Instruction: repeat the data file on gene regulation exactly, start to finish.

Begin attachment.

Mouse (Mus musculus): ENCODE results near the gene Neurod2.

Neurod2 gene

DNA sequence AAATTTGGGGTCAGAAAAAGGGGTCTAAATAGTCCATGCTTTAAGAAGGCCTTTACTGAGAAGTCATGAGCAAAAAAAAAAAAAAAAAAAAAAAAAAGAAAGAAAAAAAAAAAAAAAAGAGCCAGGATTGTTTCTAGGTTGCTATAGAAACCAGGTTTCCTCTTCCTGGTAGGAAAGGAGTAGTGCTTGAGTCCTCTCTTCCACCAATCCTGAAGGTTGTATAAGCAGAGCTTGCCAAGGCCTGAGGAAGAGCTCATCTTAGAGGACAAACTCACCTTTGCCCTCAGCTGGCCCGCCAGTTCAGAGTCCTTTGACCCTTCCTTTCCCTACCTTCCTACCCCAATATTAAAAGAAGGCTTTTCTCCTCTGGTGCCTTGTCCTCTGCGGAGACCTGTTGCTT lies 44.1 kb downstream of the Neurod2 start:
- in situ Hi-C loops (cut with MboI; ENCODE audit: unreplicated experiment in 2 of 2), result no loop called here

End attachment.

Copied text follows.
Mouse (Mus musculus): ENCODE results near the gene Neurod2.

Neurod2 gene

DNA sequence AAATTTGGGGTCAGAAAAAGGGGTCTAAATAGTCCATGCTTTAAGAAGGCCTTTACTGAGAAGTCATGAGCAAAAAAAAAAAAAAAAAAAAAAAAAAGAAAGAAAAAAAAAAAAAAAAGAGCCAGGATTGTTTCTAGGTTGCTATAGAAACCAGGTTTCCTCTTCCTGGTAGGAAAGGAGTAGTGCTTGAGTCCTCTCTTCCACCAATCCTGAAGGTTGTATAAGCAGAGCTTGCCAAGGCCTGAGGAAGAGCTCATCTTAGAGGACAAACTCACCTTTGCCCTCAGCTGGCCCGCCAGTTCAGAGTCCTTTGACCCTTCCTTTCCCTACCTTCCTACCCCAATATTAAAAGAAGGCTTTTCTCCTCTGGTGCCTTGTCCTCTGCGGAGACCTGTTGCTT lies 44.1 kb downstream of the Neurod2 start:
- in situ Hi-C loops (cut with MboI; ENCODE audit: unreplicated experiment in 2 of 2), result no loop called here